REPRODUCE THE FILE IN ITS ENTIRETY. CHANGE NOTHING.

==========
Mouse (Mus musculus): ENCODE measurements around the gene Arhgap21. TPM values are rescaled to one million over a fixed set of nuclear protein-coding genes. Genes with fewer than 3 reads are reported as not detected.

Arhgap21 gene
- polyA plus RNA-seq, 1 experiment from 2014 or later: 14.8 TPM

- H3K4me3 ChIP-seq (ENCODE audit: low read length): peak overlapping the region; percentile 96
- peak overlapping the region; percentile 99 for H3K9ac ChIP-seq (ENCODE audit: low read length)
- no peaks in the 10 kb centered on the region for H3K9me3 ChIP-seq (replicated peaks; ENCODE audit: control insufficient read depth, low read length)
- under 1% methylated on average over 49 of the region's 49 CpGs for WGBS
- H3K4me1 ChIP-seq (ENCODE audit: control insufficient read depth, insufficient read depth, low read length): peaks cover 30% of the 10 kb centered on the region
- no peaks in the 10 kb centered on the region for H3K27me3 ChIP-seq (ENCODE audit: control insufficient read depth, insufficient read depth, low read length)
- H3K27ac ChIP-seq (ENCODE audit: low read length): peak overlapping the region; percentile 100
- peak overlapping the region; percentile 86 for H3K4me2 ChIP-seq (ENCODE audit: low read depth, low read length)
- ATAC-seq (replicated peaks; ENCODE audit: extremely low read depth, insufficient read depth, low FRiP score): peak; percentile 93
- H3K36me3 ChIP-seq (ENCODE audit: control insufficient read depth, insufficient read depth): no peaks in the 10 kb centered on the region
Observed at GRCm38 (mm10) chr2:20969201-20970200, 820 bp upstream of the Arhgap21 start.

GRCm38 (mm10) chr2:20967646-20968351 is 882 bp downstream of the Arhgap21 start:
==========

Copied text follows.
Mouse (Mus musculus): ENCODE measurements around the gene Arhgap21. TPM values are rescaled to one million over a fixed set of nuclear protein-coding genes. Genes with fewer than 3 reads are reported as not detected.

Arhgap21 gene
- polyA plus RNA-seq, 1 experiment from 2014 or later: 14.8 TPM

- H3K4me3 ChIP-seq (ENCODE audit: low read length): peak overlapping the region; percentile 96
- peak overlapping the region; percentile 99 for H3K9ac ChIP-seq (ENCODE audit: low read length)
- no peaks in the 10 kb centered on the region for H3K9me3 ChIP-seq (replicated peaks; ENCODE audit: control insufficient read depth, low read length)
- under 1% methylated on average over 49 of the region's 49 CpGs for WGBS
- H3K4me1 ChIP-seq (ENCODE audit: control insufficient read depth, insufficient read depth, low read length): peaks cover 30% of the 10 kb centered on the region
- no peaks in the 10 kb centered on the region for H3K27me3 ChIP-seq (ENCODE audit: control insufficient read depth, insufficient read depth, low read length)
- H3K27ac ChIP-seq (ENCODE audit: low read length): peak overlapping the region; percentile 100
- peak overlapping the region; percentile 86 for H3K4me2 ChIP-seq (ENCODE audit: low read depth, low read length)
- ATAC-seq (replicated peaks; ENCODE audit: extremely low read depth, insufficient read depth, low FRiP score): peak; percentile 93
- H3K36me3 ChIP-seq (ENCODE audit: control insufficient read depth, insufficient read depth): no peaks in the 10 kb centered on the region
Observed at GRCm38 (mm10) chr2:20969201-20970200, 820 bp upstream of the Arhgap21 start.

GRCm38 (mm10) chr2:20967646-20968351 is 882 bp downstream of the Arhgap21 start: